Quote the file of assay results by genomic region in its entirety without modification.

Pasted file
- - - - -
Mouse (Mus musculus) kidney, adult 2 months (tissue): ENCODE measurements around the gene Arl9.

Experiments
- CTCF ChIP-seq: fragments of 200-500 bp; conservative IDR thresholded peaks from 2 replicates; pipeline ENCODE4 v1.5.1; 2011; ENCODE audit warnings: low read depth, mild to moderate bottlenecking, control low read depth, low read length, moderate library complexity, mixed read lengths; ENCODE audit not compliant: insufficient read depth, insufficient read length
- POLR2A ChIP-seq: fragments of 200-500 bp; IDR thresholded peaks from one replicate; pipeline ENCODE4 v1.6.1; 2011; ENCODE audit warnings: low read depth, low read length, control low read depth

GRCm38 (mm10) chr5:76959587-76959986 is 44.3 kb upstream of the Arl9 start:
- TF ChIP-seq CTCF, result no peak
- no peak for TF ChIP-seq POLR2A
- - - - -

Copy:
Mouse (Mus musculus) kidney, adult 2 months (tissue): ENCODE measurements around the gene Arl9.

Experiments
- CTCF ChIP-seq: fragments of 200-500 bp; conservative IDR thresholded peaks from 2 replicates; pipeline ENCODE4 v1.5.1; 2011; ENCODE audit warnings: low read depth, mild to moderate bottlenecking, control low read depth, low read length, moderate library complexity, mixed read lengths; ENCODE audit not compliant: insufficient read depth, insufficient read length
- POLR2A ChIP-seq: fragments of 200-500 bp; IDR thresholded peaks from one replicate; pipeline ENCODE4 v1.6.1; 2011; ENCODE audit warnings: low read depth, low read length, control low read depth

GRCm38 (mm10) chr5:76959587-76959986 is 44.3 kb upstream of the Arl9 start:
- TF ChIP-seq CTCF, result no peak
- no peak for TF ChIP-seq POLR2A